A positive (or very close) margin is important because it means that tumour cells may have been left behind in your body when the tumour was surgically removed. For this reason, patients who have a positive margin may be offered another surgery to remove the rest of the tumour or radiation therapy to the area of the body with the positive margin. The decision to offer additional treatment and the type of treatment options offered will depend on a variety of factors including the type of tumour removed and the area of the body involved.

Margin

Were lymph nodes examined and did any contain cancer cells?

Lymph nodes are small immune organs found throughout the body. Cancer cells can spread from a tumour to lymph nodes through small vessels called lymphatics. For this reason, lymph nodes are commonly removed and examined under a microscope to look for cancer cells. The movement of cancer cells from the tumour to another part of the body such as a lymph node is called a metastasis.

Cancer cells typically spread first to lymph nodes close to the tumour although lymph nodes far away from the tumour can also be involved. For this reason, the first lymph nodes removed are usually close to the tumour. Lymph nodes further away from the tumour are only typically removed if they are enlarged and there is a high clinical suspicion that there may be cancer cells in the lymph node.

If any lymph nodes were removed from your body, they will be examined under the microscope by a pathologist and the results of this examination will be described in your report. Most reports will include the total number of lymph nodes examined, where in the body the lymph nodes were found, and the number (if any) that contain cancer cells. If cancer cells were seen in a lymph node, the size of the largest group of cancer cells (often described as “focus” or “deposit”) may also be included.

The examination of lymph nodes is important for two reasons. First, this information is used to determine the pathologic nodal stage (pN). Second, finding cancer cells in a lymph node increases the risk that cancer cells will be found in other parts of the body in the future. As a result, your doctor will use this information when deciding if additional treatment such as chemotherapy, radiation therapy, or immunotherapy is required.

What does it mean if a lymph node is described as positive?

Pathologists often use the term “positive” to describe a lymph node that contains cancer cells. For example, a lymph node that contains cancer cells may be called “positive for malignancy”.

What does it mean if a lymph node is described as negative?

Pathologists often use the term “negative” to describe a lymph node that does not contain any cancer cells. For example, a lymph node that does not contain cancer cells may be called “negative for malignancy”.

Lymph node

How do pathologists determine the pathologic stage (pTNM) for epithelioid sarcoma?

​The pathologic stage for epithelioid sarcoma is based on the TNM staging system, an internationally recognized system originally created by the American Joint Committee on Cancer. This system uses information about the primary tumour (T), lymph nodes (N), and distant metastatic disease (M)  to determine the complete pathologic stage (pTNM). Your pathologist will examine the tissue submitted and give each part a number. In general, a higher number means a more advanced disease and a worse prognosis.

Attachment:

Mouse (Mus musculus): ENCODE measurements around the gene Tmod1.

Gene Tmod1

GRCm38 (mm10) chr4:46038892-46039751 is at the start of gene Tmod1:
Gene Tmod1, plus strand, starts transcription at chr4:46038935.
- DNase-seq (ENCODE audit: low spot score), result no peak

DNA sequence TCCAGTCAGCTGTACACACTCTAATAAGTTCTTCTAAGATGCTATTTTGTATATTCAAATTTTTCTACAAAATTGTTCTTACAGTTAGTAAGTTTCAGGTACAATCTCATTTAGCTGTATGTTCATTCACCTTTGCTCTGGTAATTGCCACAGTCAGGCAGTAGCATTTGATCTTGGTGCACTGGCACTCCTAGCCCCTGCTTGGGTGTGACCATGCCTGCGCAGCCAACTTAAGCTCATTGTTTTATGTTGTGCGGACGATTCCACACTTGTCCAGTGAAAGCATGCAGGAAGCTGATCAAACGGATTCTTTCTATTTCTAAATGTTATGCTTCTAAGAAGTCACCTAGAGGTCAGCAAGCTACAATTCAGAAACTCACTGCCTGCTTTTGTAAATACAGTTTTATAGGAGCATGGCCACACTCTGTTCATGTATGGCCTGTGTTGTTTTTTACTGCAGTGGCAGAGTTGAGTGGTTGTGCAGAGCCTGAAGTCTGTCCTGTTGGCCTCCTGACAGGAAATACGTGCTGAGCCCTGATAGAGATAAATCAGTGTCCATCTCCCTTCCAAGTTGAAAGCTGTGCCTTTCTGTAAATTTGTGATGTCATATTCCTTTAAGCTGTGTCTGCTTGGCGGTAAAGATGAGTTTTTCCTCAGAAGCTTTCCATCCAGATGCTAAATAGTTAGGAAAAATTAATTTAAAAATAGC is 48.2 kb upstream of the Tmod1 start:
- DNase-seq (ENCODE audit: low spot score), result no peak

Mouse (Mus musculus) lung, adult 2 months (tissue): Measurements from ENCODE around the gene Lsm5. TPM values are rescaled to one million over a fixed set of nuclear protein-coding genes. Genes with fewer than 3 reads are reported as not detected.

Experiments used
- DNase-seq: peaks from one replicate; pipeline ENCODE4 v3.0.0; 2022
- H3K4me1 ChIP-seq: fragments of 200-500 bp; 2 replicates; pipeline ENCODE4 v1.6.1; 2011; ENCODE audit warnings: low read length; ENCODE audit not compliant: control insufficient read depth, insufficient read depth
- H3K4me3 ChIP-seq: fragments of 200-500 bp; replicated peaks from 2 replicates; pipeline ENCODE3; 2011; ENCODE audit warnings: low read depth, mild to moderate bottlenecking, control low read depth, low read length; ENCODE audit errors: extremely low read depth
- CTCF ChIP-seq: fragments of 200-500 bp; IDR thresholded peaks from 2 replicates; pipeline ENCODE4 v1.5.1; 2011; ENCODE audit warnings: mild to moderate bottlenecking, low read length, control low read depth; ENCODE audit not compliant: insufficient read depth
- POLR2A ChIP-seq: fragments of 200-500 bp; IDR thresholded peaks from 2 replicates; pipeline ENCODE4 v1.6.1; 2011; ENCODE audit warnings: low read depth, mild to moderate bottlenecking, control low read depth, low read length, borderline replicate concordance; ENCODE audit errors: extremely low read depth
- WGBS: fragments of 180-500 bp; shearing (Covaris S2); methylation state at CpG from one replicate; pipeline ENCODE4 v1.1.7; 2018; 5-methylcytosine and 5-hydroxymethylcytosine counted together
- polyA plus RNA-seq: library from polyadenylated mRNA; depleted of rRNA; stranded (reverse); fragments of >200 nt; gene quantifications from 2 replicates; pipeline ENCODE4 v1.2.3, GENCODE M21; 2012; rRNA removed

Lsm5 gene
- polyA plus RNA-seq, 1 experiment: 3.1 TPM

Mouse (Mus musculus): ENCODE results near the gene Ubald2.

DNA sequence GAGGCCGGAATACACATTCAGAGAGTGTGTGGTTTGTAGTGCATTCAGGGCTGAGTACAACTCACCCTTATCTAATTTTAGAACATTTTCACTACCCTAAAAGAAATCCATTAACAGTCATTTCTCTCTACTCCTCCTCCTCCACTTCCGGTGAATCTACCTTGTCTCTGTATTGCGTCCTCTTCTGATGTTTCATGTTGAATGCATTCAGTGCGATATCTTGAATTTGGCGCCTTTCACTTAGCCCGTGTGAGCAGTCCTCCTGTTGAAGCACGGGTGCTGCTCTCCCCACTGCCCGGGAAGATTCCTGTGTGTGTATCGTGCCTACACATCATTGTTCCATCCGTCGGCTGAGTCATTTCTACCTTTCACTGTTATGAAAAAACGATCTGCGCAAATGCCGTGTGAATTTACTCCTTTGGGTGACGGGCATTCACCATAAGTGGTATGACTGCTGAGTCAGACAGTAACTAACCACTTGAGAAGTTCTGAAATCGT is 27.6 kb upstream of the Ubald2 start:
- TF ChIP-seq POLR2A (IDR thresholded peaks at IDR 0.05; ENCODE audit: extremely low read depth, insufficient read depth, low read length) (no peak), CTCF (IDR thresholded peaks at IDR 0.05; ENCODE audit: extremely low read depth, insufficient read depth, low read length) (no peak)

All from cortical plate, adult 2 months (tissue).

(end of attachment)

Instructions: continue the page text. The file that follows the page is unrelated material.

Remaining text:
Tumour stage (pT) for epithelioid sarcoma

The tumour stage for epithelioid sarcoma varies based on the body part involved. For example, a 5-centimetre tumour that starts in the head will be given a different tumour stage than a tumour that starts deep in the back of the abdomen (the retroperitoneum). However, in most body sites, the tumour stage includes the tumour size and whether the tumour has grown into surrounding body parts.

Head and neck
  • T1 – The tumour is no greater than 2 centimetres in size.
  • T2 – The tumour is between 2 and 4 centimetres in size.
  • T3 – The tumour is greater than 4 centimetres in size.
  • T4 – The tumour has grown into surrounding tissues such as the bones of the face or skull, the eye, the larger blood vessels in the neck, or the brain.
Chest, back, or stomach and the arms or legs (trunk and extremities)
  • T1 – The tumour is no greater than 5 centimetres in size.
  • T2 – The tumour is between 5 and 10 centimetres in size.
  • T3 – The tumour is between 10 and 15 centimetres in size.
  • T4 – The tumour is greater than 15 centimetres in size.
Abdomen and organs inside the chest (thoracic visceral organs)
  • T1 – The tumour is only seen in one organ.
  • T2 – The tumour has grown into the connective tissue that surrounds the organ from which it started.
  • T3 – The tumour has grown into at least one other organ.
  • T4 – Multiple tumours are found.
Retroperitoneum (the space at the very back of the abdominal cavity)
  • T1 – The tumour is no greater than 5 centimetres in size.
  • T2 – The tumour is between 5 and 10 centimetres in size.
  • T3 – The tumour is between 10 and 15 centimetres in size.
  • T4 – The tumour is greater than 15 centimetres in size.
Tissue around the eye (orbit)
  • T1 – The tumour is no greater than 2 centimetres in size.
  • T2 – The tumour is greater than 2 centimetres in size but has not grown into the bones surrounding the eye.
  • T3 – The tumour has grown into the bones surrounding the eye or other bones of the skull.
  • T4 – The tumour has grown into the eye (the globe) or the surrounding tissues such as the eyelids, sinuses, or brain.
Nodal stage (pN) for epithelioid sarcoma

Epithelioid sarcoma is given a nodal stage of 0 or 1 based on the presence or absence of tumour cells in one or more lymph nodes. If no tumour cells are seen in any lymph nodes, the nodal stage is N0. If no lymph nodes are sent for pathological examination, the nodal stage cannot be determined, and the nodal stage is listed as NX.  If tumour cells are found in any lymph nodes, then the nodal stage is listed as N1.

Metastasis stage (pM) for epithelioid sarcoma

Epithelioid sarcoma is given a metastatic stage of 0 or 1 based on the presence of tumour cells at a distant site in the body (for example the lungs). The metastatic stage can only be assigned if tissue from a distant site is submitted for pathological examination. Because this tissue is rarely present, the metastatic stage cannot be determined and is listed as MX.